In the meantime, we have to put up with our licence fee being wasted on the daily vomit of warmist propaganda.

Monday, October 21, 2013

Insane Nuclear

I hope environmentalists are happy with the news of the government's deal with EDF and it's Chinese partners for the first new nuclear power station in the UK for a generation. Nuclear is the logical outcome of the climate alarmism that greenery has foisted on the world. A climate alarmism that the nuclear industry and it's supporters have largely supported along the way, knowing full well that 'renewables' could not deliver and that ultimately governments would have to turn to nuclear as the only acceptable option. It's the same logic that has seen a succession of high-profile environmentalists, like James Lovelock (who views carbon dioxide as more dangerous than the radioactive waste from power plants, nuclear accidents or bomb tests) and George Monbiot, opting for nuclear to keep the lights on.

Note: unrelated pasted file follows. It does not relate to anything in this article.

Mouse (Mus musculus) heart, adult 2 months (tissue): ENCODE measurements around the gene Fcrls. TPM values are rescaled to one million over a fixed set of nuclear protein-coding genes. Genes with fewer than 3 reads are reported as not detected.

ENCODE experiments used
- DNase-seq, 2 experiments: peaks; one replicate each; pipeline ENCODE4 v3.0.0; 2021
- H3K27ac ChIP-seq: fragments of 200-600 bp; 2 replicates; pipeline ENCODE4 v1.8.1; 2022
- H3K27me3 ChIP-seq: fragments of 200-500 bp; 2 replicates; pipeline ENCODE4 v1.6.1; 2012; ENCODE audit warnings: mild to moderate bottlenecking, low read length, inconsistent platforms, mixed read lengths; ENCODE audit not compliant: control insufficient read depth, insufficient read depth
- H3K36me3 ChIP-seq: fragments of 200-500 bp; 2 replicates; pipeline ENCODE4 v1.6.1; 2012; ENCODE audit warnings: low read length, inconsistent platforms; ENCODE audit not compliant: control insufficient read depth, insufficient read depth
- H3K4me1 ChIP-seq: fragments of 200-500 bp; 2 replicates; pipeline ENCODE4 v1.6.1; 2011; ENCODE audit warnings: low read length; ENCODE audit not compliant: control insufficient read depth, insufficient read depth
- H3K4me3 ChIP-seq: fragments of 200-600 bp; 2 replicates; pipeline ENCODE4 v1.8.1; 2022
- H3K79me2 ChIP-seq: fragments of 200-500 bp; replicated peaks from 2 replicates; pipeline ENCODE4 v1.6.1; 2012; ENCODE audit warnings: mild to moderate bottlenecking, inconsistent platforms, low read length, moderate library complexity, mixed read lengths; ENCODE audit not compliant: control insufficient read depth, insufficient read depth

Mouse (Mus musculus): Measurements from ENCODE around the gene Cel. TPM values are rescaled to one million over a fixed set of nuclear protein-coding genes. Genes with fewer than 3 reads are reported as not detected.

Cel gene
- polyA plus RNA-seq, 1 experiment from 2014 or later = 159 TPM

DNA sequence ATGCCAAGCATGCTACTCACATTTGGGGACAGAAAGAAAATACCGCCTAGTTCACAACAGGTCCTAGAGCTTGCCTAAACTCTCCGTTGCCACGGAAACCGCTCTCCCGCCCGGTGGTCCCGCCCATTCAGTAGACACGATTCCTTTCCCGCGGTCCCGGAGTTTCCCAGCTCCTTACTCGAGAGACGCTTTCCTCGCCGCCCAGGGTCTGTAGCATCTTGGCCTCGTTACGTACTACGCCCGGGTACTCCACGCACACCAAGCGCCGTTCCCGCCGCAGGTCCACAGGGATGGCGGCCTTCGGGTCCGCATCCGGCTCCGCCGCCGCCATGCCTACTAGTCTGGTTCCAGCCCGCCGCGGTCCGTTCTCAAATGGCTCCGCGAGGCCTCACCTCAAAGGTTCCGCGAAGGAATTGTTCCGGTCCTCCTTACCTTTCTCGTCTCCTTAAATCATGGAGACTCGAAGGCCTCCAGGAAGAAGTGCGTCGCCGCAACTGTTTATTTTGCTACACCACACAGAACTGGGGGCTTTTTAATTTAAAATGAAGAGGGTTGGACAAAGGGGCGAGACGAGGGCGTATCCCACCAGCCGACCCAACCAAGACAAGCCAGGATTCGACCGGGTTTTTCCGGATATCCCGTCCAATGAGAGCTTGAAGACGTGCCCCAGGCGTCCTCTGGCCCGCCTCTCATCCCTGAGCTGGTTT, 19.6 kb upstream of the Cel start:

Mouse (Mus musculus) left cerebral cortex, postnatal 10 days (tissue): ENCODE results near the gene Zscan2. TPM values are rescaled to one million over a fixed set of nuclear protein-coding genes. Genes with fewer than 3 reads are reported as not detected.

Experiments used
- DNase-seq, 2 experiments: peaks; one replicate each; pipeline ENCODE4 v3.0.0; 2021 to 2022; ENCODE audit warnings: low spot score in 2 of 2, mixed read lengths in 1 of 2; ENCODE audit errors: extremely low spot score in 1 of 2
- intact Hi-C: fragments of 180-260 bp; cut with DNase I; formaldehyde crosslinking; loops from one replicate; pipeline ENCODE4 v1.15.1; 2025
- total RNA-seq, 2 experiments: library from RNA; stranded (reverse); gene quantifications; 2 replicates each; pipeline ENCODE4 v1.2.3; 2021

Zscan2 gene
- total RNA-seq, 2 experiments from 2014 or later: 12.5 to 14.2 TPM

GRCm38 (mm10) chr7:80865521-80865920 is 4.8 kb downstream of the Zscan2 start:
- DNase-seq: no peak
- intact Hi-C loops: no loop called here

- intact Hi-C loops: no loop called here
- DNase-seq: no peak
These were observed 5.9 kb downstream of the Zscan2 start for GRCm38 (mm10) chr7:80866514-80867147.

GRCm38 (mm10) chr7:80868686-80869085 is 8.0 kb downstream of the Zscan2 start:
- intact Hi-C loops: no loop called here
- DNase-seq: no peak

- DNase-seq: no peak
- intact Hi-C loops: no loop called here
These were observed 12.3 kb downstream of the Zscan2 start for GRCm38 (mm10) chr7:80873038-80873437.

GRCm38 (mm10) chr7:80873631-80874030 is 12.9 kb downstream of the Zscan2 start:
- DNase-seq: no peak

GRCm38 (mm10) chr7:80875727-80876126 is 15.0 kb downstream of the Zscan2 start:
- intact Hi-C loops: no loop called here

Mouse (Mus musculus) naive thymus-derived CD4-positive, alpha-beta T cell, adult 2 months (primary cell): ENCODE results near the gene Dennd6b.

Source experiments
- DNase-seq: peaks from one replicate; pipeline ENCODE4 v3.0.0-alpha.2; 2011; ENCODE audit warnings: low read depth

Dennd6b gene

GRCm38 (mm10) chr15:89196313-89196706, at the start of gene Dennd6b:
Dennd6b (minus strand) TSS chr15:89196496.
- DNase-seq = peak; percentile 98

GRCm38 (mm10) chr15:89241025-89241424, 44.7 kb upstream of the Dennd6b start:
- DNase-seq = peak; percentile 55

For those of us interested in promoting new forms of energy, such as thorium power, this is a major setback as it sets huge trains of investment into a technology that is inherently expensive, has huge clean up costs and which has still not solved the problems of waste disposal. While nuclear may not be as dangerous as some of the more extreme anti-nuclear activists claim, it's still carries greater risks than existing non-nuclear generation.

It fails in economic terms too. What the government has done is signed us up for decades more of over-priced energy. Far from bringing our bills down, this guarantees that we'll be subsidising another energy gravy train to match wind and solar.